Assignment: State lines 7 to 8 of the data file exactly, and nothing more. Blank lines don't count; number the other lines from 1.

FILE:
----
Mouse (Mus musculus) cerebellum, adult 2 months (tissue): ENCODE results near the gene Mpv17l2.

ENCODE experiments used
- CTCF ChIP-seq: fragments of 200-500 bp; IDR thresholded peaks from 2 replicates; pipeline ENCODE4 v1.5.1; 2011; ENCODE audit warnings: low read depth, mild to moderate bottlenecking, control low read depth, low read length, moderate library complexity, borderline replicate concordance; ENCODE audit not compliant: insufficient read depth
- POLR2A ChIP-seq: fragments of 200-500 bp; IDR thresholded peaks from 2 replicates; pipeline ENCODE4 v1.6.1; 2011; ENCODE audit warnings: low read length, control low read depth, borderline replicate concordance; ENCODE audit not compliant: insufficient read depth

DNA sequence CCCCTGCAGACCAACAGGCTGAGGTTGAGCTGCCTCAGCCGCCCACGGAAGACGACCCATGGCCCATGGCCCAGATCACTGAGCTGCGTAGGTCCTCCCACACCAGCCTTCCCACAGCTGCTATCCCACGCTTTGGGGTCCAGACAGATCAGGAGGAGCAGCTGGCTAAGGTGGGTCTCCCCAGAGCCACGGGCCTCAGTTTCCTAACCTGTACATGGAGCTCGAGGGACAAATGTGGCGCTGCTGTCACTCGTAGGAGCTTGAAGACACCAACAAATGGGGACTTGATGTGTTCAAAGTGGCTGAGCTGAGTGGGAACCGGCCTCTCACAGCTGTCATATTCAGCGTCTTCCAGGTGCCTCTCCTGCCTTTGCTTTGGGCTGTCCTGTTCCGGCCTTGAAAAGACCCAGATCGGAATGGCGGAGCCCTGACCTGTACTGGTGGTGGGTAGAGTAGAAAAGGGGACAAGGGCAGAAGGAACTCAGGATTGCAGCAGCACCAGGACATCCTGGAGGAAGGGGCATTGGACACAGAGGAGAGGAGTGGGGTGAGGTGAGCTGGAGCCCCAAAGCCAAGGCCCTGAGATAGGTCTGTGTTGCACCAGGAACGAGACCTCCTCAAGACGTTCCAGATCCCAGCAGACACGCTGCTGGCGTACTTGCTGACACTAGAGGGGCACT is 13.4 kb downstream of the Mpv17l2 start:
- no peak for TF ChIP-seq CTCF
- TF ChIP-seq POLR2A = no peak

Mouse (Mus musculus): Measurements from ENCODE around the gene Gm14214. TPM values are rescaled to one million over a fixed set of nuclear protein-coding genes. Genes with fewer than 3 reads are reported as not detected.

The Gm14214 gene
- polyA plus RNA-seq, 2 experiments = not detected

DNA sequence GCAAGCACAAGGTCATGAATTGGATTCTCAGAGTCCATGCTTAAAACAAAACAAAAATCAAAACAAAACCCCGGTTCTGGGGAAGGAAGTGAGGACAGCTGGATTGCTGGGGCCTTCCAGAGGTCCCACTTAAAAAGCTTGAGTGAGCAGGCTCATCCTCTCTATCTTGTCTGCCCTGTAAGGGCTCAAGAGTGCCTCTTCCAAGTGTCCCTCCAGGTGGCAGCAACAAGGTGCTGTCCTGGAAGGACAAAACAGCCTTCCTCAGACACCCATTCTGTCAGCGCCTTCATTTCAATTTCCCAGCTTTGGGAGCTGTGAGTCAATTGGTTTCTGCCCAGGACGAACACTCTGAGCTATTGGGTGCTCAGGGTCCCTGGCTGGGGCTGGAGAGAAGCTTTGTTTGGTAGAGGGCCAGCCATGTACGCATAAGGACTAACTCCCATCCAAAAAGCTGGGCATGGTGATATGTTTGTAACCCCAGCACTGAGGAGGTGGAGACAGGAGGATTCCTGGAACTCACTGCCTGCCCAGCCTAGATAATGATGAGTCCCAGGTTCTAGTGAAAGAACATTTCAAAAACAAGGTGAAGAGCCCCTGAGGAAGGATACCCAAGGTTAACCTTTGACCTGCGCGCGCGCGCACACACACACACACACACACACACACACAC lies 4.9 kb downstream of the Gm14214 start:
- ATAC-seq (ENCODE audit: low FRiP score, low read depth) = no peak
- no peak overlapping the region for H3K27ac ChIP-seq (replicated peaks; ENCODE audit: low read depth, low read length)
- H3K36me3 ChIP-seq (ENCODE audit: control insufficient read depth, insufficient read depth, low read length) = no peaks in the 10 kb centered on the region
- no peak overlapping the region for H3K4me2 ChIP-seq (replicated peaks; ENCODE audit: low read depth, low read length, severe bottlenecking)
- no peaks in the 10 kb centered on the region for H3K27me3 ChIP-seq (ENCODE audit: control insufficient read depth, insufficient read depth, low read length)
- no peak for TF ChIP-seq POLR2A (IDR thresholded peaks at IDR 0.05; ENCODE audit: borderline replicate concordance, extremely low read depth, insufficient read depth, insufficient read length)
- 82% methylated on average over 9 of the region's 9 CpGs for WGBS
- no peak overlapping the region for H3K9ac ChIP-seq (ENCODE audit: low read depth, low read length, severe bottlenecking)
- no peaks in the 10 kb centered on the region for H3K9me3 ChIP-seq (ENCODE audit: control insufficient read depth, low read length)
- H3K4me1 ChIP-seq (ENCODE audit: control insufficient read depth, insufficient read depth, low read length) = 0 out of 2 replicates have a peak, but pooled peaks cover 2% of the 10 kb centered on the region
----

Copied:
- TF ChIP-seq POLR2A = no peak

Mouse (Mus musculus): Measurements from ENCODE around the gene Gm14214. TPM values are rescaled to one million over a fixed set of nuclear protein-coding genes. Genes with fewer than 3 reads are reported as not detected.